Tuesday, May 03, 2016

Meteors from Halley's Comet


Source - Space Weather News for May 3, 2016: http://spaceweather.com

METEORS FROM HALLEY'S COMET: Earth is entering a stream of debris from Halley's Comet, source of the annual eta Aquariid meteor shower.  Although the shower does not peak until later this week, a radar in Canada is already detecting strong echoes from the debris zone.  This bodes well for sky watchers who could see 30 or more meteors per hour in the nights ahead.  Visit http://spaceweather.com for updates and observing tips.

Sky map from the Canadian Meteor Orbit Radar
Above: This sky map from the Canadian Meteor Orbit Radar shows meteoroids from Halley's Comet emerging from the constellation Aquarius (ETA).

Monday, May 02, 2016

Negative Magnetic Fields Spark Auroras

 
Source - Space Weather News for May 2, 2016: http://spaceweather.com

NEGATIVE MAGNETIC FIELDS SPARK AURORAS: For the past three days Earth has been passing through a region of interplanetary space filled with negative-polarity magnetic fields. This has caused intermittent geomagnetic storms and beautiful auroras around both poles. Visit http://spaceweather.com for pictures and more information about this phenomenon.

"SPACE LIGHTNING" SIGHTED OVER THE CARIBBEAN: Sprite season is definitely underway. Only a few days after a widespread display appeared over Texas, more sprites have popped up near Puerto Rico. This time the exotic forms of upper atmospheric electricity were sighted dancing above the sea instead of land.  Learn more about land-vs-sea sprites at http://spaceweather.com.


Carribean sprites
Photo credit: Frankie Lucena and Space Weather News.

Sunday, May 01, 2016

Big Picture Science for Monday May 02, 2016 - Living Computers













Big Picture Science - Living Computers

ENCORE: It’s the most dramatic technical development of recent times: Teams of people working for decades to produce a slow-motion revolution we call computing. As these devices become increasingly powerful, we recall that a pioneer from the nineteenth century – Ada Lovelace, a mathematician and Lord Byron’s daughter – said they would never surpass human ability. Was she right?

We consider the near-term future of computing as the Internet of Things is poised to link everything together, and biologists adopt the techniques of information science to program living cells.

Plus: What’s your favorite sci-fi computer?

Guests:


This encore podcast was first released on December 07, 2014

Download podcast at: http://bigpicturescience.org/episodes/Living_Computers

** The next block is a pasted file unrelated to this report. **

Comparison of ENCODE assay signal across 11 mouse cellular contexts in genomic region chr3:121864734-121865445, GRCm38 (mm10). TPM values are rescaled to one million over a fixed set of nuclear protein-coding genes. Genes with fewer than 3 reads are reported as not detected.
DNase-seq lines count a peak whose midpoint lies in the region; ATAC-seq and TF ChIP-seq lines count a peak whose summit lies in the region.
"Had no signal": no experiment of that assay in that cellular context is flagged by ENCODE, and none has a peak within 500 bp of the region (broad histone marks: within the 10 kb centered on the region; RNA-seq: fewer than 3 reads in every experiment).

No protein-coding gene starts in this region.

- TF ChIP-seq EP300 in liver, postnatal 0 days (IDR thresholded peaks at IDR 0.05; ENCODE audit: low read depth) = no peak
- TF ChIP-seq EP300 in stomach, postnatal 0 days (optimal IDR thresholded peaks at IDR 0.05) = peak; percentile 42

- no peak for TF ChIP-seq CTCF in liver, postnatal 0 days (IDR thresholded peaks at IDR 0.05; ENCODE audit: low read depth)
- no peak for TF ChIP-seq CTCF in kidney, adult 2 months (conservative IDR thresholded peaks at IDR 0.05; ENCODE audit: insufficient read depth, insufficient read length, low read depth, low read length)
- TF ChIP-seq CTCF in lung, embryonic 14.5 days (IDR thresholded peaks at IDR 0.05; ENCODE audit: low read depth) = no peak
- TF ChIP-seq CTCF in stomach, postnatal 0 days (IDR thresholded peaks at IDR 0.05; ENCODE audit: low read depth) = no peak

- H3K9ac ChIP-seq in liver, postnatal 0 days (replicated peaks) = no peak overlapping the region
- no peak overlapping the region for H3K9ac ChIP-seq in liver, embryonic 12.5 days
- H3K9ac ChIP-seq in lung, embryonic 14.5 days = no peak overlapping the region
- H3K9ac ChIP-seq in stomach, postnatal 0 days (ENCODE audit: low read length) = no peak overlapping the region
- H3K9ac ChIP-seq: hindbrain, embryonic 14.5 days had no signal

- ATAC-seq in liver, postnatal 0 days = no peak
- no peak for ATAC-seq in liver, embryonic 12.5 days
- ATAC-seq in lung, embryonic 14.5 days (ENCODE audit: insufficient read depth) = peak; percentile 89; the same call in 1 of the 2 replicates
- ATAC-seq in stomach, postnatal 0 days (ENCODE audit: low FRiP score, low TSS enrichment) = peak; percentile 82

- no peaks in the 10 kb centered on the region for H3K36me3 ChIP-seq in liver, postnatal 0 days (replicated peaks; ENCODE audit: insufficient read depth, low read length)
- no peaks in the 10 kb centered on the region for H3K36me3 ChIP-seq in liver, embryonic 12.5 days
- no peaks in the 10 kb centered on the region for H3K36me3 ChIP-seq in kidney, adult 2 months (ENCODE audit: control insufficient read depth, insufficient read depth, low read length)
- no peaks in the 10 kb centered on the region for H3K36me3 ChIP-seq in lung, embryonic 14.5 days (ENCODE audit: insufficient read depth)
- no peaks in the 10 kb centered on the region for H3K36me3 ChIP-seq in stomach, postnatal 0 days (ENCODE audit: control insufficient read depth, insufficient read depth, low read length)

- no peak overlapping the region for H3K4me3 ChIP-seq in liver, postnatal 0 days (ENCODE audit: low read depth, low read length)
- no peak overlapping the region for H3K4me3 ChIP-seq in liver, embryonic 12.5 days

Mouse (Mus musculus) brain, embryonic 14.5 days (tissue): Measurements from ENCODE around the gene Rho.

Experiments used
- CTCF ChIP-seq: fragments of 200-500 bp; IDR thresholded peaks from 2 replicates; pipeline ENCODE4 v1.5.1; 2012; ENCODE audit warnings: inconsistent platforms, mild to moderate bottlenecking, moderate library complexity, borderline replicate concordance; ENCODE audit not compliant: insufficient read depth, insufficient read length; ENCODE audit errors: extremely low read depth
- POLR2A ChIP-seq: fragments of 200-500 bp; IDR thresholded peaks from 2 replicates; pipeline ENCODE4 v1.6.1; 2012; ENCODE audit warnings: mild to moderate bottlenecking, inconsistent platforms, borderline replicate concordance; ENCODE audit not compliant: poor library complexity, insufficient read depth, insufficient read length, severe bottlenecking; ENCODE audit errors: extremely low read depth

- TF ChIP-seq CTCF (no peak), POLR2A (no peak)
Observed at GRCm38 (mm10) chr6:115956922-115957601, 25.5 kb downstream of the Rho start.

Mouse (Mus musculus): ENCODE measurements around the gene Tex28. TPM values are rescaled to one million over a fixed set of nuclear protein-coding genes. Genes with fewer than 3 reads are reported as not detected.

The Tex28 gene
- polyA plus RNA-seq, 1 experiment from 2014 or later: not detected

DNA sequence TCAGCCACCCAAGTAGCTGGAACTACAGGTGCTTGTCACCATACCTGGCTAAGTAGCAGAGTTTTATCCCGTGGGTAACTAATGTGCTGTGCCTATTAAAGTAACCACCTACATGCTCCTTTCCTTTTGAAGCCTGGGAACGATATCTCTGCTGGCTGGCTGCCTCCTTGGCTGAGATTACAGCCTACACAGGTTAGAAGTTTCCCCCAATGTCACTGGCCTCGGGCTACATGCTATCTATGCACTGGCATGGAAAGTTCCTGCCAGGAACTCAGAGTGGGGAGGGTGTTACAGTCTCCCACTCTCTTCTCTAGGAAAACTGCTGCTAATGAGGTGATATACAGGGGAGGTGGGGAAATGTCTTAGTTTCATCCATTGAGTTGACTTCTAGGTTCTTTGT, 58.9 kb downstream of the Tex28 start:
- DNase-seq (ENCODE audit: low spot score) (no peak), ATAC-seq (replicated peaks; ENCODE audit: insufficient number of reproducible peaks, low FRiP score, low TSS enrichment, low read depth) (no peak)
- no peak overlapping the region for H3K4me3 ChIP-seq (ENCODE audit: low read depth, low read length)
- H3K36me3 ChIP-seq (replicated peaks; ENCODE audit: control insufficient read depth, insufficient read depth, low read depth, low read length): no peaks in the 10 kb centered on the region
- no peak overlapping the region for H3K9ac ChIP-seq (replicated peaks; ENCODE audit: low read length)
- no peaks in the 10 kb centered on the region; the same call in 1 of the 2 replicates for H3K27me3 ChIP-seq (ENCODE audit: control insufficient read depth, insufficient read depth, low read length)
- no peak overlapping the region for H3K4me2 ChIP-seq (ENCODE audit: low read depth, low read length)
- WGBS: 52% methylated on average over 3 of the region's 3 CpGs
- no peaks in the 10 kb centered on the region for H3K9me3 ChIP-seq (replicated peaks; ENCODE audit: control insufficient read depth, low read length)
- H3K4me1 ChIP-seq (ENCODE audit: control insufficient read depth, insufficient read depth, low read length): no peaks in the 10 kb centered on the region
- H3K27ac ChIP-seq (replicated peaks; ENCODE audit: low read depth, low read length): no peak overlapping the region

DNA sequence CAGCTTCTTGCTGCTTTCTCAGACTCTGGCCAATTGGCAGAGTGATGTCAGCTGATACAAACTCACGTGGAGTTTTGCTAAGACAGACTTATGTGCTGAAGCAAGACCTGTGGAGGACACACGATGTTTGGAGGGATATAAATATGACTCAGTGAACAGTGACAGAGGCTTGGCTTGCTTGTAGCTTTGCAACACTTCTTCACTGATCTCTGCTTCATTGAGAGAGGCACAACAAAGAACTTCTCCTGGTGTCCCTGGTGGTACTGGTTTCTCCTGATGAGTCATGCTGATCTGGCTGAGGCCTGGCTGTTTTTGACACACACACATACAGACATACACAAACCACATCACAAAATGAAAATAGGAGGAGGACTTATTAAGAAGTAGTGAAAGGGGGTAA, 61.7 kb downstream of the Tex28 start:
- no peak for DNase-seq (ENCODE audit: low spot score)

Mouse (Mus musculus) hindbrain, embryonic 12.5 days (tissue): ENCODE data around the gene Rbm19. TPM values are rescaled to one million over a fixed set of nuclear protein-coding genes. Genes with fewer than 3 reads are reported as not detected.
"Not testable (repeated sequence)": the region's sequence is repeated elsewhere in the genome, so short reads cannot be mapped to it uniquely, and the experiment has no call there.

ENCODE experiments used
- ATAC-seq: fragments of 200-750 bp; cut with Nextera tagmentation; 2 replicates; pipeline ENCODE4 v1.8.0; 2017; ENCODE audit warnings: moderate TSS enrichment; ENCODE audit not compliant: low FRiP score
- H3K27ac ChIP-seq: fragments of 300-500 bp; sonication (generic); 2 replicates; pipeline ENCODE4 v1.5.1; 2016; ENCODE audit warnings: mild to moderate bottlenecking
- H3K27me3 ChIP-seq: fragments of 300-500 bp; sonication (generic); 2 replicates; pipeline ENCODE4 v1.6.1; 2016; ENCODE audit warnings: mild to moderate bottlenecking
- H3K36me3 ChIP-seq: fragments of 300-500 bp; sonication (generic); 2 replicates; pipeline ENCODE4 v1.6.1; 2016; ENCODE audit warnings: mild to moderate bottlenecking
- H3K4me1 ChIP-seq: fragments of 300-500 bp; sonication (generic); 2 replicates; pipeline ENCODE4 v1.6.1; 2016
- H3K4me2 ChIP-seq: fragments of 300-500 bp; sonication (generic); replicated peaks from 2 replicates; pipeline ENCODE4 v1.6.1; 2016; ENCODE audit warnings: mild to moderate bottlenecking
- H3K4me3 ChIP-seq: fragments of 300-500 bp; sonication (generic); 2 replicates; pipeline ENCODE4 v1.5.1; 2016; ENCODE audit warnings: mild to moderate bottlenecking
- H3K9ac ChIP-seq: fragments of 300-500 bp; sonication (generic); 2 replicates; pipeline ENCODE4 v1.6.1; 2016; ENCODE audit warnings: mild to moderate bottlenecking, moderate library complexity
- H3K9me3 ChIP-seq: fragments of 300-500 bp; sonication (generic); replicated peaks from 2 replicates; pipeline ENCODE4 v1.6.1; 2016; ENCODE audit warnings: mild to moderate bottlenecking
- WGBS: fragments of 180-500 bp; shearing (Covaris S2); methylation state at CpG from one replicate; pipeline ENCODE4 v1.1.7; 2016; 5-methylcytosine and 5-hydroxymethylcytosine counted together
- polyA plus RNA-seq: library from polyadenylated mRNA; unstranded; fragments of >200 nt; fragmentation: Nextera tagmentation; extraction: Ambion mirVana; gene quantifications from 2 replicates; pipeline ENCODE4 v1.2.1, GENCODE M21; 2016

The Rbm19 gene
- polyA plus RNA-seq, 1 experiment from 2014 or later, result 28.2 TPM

You can listen to this and other episodes at http://bigpicturescience.org/, and be sure to check out Blog Picture Science, the companion blog to the radio show.

Thursday, April 28, 2016

Space Lightning over Texas


Source - Space Weather News for April 28, 2016: http://spaceweather.com

"SPACE LIGHTNING" OVER TEXAS: Last night, a photographer in Texas captured a magnificent display of sprites dancing atop a powerful thunderstorm near Dallas. Sprites are an exotic form of lightning that shoot up from thunderstorms, reaching toward space. The Texas display shows that sprite season is now underway in the northern hemisphere.

Visit http://spaceweather.com for more information and observing tips.

Sunday, April 24, 2016

Big Picture Science for Monday April 25, 2016 - Skeptic Check: Your Inner Lab Coat













Big Picture Science - Skeptic Check: Your Inner Lab Coat

ENCORE: Sherlock Holmes doesn’t have a science degree, yet he thinks rationally – like a scientist. You can too! Learn the secrets of being irritatingly logical from the most famous sleuth on Baker Street. Plus, discover why animal trackers 100,000 years ago may have been the first scientists, and what we can learn from about deductive reasoning from today’s African trackers.

Also, the author of a book on teaching physics to your dog provides tips for unleashing your inner scientist, even if you hated science in school.

And newly-minted scientists imagine classes they wish were available to them as grad students, such as “You Can’t Save the World 101.”

Guests:

This encore podcast was first released on February 09 2015

Download podcast at: http://bigpicturescience.org/episodes/Skeptic_Check_Your_Inner_Lab_Coat

You can listen to this and other episodes at http://bigpicturescience.org/, and be sure to check out Blog Picture Science, the companion blog to the radio show.